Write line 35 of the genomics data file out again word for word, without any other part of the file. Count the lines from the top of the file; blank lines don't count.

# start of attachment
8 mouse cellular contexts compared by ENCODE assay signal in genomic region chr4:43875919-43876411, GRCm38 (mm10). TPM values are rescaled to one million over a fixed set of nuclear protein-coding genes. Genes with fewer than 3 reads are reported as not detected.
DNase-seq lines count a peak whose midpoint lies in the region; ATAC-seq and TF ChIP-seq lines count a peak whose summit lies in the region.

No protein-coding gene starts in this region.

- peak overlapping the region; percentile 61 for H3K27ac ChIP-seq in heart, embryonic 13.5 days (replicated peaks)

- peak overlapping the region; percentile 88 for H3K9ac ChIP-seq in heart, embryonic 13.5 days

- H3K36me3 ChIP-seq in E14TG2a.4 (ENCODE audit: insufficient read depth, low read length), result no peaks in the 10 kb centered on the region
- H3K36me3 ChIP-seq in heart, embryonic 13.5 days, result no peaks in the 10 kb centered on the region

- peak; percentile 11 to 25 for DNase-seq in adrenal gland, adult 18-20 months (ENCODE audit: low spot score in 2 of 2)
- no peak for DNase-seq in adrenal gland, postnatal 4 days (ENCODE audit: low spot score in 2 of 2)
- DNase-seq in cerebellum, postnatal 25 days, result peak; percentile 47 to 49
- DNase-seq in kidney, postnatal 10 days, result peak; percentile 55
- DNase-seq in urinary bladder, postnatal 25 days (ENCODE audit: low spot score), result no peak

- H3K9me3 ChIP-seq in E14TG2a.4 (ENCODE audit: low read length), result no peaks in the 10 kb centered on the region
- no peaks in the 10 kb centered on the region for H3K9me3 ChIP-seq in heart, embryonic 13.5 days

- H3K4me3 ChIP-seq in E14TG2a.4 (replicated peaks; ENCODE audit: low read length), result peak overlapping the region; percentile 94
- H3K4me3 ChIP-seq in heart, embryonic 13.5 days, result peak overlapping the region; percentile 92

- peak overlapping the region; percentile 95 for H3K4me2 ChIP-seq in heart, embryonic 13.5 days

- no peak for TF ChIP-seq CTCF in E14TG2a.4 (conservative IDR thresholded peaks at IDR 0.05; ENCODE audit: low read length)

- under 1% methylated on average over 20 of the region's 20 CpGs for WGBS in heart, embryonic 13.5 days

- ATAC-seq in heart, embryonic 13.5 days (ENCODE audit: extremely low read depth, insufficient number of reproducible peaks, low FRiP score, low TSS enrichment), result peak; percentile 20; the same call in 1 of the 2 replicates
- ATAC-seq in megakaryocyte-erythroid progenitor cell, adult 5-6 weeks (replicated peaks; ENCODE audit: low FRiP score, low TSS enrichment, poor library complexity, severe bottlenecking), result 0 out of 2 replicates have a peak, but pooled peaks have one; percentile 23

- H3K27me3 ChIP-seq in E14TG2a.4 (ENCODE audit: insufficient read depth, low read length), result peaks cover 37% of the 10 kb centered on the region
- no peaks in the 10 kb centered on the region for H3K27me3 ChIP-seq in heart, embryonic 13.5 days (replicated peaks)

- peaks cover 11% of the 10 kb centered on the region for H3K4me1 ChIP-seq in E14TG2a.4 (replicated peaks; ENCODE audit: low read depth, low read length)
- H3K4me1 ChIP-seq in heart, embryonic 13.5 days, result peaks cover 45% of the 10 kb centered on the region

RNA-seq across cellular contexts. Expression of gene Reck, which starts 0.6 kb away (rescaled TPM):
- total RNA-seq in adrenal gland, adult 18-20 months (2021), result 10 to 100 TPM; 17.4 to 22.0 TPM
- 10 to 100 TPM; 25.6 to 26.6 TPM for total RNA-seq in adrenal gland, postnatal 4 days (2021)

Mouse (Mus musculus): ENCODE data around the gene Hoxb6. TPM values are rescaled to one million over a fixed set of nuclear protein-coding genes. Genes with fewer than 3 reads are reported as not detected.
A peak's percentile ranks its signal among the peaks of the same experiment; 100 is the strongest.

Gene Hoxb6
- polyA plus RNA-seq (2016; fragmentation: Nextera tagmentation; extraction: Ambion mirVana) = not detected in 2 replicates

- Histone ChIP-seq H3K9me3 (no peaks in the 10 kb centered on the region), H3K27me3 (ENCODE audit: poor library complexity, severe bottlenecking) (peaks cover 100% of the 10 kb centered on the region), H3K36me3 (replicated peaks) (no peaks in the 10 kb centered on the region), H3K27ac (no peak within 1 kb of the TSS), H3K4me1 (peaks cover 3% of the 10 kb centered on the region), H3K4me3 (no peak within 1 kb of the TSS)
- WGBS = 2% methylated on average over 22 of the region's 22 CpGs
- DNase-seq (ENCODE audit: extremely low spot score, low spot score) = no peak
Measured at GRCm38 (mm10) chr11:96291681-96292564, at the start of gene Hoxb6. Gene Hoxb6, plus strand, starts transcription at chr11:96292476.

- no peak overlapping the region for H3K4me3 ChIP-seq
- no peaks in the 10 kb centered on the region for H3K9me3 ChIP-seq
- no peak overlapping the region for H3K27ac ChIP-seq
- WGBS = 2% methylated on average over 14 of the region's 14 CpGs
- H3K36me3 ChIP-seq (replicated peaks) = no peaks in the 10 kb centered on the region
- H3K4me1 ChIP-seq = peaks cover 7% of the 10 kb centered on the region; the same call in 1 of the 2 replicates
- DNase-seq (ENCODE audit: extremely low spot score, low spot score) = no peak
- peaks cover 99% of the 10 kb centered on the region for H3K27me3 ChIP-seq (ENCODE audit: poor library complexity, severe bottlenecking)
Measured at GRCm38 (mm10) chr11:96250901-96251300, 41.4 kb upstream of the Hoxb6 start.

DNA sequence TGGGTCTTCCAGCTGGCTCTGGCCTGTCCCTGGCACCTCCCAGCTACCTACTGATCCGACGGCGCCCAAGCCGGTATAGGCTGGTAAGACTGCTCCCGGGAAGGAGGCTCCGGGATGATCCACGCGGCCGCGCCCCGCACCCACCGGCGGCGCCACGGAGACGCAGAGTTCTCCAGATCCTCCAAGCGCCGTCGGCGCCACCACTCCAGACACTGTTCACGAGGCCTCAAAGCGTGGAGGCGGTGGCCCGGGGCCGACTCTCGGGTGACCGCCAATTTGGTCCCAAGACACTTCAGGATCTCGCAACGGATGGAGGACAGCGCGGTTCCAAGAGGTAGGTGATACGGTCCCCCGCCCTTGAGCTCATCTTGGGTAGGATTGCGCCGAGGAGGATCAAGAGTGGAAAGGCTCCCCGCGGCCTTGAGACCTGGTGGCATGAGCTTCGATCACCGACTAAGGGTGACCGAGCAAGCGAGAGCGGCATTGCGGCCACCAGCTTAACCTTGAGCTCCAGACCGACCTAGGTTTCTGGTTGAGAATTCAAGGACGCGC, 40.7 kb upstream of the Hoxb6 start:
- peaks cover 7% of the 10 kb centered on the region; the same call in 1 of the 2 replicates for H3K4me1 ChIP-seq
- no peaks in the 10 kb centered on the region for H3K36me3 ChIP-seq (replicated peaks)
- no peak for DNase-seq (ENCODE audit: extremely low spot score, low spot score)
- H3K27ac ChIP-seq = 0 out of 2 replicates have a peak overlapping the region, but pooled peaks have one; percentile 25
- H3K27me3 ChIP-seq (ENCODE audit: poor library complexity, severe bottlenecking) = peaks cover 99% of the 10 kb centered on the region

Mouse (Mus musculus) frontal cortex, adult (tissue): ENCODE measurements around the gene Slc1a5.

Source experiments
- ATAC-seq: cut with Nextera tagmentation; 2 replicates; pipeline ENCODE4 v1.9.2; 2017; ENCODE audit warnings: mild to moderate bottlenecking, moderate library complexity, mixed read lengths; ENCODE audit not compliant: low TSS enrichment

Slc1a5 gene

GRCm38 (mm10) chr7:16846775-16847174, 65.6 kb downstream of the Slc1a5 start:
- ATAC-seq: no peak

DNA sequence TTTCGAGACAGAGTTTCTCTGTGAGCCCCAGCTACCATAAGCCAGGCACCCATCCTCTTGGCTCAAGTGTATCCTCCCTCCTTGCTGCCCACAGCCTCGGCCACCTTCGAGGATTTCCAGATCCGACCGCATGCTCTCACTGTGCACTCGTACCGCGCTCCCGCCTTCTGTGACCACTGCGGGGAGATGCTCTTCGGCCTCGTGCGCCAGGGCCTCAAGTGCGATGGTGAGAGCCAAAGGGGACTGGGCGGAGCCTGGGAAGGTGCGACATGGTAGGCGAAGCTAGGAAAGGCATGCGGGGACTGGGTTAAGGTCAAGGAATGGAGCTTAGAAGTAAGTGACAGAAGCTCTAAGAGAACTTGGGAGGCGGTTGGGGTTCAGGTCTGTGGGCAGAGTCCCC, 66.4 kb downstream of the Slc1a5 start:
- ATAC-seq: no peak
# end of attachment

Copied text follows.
- DNase-seq (ENCODE audit: extremely low spot score, low spot score) = no peak